Laura Ashley Powell
A Border Patrol Agent has been arrested in South Texas, after confessing to killing four people over the course of a few weeks. The suspect, Juan David Ortiz, was arrested on suspicion of evading arrest after being found hiding in his truck in the parking lot of a motel. The search for Ortiz began when a woman, Erika Pena, said she had been abducted by Ortiz.
“We consider this man to be a serial killer who was preying on one victim after another,” said Sheriff Martin Cuellar of Laredo, Texas. “Fortunately, he’s now been apprehended.”
Chief Deputy Federico Garza of the Webb County Sheriff’s Office said that Ortiz was apparently ready for a showdown. He had been holding Pena at gunpoint, and had stocked up on weapons at his home, which Garza believes was in case he was finally connected to the murders.
“Thank God that didn’t happen,” said Garza.
According to CNN, when a reporter asked Garza whether the four murders Ortiz admitted to were the only ones he committed, he responded that they were not certain, but they would certainly be looking out for any nearby similar patterns of victims.
The District Attorney of Webb County stated that they will likely charge Ortiz on four counts of murder, and one count of aggravated kidnapping in the near future.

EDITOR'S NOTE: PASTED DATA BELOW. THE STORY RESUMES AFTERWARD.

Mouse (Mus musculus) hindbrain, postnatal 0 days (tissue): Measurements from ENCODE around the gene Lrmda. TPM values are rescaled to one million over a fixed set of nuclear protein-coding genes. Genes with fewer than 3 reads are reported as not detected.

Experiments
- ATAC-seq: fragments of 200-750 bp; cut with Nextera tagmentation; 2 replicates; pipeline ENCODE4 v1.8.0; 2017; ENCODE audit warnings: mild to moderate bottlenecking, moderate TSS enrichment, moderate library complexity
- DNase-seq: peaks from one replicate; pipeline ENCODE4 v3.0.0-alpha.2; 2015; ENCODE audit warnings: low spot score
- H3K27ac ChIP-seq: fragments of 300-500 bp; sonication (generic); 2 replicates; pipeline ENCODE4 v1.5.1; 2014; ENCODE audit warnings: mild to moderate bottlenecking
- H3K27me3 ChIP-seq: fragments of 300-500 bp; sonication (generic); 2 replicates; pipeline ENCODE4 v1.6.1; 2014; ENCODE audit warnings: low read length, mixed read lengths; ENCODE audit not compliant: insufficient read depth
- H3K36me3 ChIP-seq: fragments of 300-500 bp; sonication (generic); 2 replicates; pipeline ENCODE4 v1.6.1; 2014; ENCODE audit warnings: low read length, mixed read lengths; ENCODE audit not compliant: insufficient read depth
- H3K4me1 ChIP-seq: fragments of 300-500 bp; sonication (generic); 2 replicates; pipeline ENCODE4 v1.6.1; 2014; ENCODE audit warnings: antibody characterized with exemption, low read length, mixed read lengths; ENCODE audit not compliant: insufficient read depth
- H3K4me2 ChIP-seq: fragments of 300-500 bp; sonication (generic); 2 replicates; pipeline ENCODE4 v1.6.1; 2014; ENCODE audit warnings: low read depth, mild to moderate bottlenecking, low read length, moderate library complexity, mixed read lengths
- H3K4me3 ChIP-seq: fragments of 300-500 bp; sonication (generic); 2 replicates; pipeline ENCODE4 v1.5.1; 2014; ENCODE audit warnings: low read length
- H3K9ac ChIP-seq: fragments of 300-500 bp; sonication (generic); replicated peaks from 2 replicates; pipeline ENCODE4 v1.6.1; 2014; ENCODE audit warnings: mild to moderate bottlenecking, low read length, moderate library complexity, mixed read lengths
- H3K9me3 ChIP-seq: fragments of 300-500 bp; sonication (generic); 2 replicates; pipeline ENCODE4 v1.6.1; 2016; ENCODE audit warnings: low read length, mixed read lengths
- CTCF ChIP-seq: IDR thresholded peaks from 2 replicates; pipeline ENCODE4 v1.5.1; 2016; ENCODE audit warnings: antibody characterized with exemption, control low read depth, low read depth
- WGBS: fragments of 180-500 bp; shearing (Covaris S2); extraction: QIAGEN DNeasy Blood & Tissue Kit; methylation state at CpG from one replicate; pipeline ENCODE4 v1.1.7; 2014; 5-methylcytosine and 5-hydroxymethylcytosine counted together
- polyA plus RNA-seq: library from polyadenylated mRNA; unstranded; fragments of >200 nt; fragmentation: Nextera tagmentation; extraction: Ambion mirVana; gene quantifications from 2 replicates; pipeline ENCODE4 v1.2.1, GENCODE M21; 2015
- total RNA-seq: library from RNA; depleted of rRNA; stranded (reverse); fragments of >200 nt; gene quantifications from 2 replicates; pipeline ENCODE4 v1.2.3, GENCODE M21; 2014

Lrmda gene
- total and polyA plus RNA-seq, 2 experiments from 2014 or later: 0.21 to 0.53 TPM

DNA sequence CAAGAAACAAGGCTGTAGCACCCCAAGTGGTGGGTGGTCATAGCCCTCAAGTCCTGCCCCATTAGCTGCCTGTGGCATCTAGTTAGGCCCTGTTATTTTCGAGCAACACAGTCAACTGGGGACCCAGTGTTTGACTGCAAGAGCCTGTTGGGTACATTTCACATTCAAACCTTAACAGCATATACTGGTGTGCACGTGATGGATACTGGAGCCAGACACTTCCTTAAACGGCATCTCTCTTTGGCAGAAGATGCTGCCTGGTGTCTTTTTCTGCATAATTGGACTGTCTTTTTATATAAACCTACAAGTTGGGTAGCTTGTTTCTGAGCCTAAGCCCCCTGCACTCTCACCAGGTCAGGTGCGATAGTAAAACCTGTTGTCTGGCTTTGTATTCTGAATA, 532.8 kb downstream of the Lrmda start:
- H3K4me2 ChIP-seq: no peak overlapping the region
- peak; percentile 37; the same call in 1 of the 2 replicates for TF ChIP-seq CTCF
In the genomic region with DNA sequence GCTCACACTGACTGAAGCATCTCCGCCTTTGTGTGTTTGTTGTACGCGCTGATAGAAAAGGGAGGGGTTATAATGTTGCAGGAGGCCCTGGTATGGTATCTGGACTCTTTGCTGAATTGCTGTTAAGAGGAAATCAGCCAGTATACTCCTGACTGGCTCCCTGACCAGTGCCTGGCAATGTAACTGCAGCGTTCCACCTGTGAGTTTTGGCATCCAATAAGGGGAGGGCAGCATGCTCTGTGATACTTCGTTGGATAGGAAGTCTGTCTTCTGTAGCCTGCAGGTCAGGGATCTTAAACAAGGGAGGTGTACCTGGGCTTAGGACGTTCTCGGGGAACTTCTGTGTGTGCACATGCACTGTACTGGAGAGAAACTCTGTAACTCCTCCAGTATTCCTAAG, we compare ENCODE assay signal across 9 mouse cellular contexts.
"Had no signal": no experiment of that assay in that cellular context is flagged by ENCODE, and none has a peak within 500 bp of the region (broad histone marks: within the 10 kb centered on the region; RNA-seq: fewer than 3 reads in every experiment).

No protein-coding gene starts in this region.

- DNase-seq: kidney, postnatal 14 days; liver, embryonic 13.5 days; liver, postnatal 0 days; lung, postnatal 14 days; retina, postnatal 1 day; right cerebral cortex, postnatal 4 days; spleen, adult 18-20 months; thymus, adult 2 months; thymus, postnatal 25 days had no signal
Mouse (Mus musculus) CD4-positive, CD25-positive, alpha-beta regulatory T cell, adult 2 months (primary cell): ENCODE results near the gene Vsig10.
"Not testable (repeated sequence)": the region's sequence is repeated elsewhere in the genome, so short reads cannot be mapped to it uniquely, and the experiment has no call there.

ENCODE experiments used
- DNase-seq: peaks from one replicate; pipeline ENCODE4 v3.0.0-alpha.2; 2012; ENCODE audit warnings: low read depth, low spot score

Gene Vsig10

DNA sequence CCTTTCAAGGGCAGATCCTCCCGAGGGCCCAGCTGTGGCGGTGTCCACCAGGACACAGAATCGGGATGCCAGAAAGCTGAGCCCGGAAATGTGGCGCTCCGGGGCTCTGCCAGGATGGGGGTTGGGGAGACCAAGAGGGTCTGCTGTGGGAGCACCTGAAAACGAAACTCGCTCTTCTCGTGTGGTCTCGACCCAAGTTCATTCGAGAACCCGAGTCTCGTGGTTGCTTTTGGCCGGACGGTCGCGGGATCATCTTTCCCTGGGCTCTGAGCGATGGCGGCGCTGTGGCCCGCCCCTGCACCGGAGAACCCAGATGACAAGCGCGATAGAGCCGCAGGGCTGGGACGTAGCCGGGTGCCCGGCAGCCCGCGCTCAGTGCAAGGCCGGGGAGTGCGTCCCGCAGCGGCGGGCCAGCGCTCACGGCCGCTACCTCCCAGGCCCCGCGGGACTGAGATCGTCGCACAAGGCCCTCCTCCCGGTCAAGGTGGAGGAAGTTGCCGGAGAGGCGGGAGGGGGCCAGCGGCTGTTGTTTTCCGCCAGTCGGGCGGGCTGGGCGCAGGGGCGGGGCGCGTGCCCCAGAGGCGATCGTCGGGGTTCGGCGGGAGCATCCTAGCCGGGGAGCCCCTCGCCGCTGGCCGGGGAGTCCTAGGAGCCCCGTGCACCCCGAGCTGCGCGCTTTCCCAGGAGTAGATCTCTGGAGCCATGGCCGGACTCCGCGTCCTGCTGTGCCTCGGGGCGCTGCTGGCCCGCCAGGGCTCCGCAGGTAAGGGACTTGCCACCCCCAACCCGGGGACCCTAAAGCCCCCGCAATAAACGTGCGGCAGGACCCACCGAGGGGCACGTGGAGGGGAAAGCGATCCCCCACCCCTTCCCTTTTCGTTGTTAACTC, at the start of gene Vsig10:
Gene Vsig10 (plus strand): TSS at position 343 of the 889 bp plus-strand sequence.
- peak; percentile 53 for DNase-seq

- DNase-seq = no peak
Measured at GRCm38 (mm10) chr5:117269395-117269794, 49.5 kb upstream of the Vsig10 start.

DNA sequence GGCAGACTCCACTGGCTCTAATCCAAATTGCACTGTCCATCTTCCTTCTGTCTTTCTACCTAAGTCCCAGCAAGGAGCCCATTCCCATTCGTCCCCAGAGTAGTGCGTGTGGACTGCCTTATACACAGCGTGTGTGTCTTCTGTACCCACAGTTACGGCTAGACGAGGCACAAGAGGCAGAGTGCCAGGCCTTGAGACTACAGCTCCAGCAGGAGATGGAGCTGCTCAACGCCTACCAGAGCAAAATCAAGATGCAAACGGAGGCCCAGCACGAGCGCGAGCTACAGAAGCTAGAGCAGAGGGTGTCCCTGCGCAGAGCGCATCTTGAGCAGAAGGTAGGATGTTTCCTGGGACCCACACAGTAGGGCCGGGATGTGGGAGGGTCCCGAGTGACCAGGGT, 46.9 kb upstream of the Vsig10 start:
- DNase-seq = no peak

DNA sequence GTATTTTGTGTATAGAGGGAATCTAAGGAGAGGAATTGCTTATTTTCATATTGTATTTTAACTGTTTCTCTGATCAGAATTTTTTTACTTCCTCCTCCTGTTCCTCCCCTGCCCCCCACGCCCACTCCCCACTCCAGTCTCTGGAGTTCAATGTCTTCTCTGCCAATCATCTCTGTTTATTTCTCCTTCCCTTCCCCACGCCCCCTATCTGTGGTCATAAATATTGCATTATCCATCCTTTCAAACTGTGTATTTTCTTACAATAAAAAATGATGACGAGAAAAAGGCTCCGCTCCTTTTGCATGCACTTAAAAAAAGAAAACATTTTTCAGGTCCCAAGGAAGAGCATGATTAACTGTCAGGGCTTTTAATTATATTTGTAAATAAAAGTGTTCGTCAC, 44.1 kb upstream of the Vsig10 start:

All four of the murder victims had been shot. One was Melissa Ramirez, age 29, and another was Claudine Luera, age 42. Luera was found alive, but in critical condition. She was taken to a nearby hospital where she later died from her injuries.
The other two victims have not yet been identified. According to the New York Times, District Attorney Isidro Alaniz said he believes that all four victims were sex workers, working in and near Loredo. Alaniz said that Ortiz was a supervisory agent who had been working for the US Border Patrol for around ten years.
“At this time we believe the suspect was acting alone,” said Alaniz.
State Representative Richard Peña Raymond made a statement on the incident, saying that Ortiz’s crimes do not reflect the entire institution of the United States Border Patrol.
“That could have been a sheriff’s deputy,” said Raymond. “It could have been a P.D. It could have been a state trooper. It wasn’t. It’s a Border Patrol agent, and I don’t think that one thing had anything to do with the other. If this is true, do you really think that there’s something they could have done to have prevented this guy from having the mind-set to kill four people? Usually, these guys have some issues that no amount of training would have addressed.”
Raymond then added, “Whenever you hear about any law enforcement officer doing something wrong—I don’t care what the agency is—then it’s wrong. But you can’t paint with a broad brush and say, ‘Well, they must all be guys that are willing to go kill four people.’”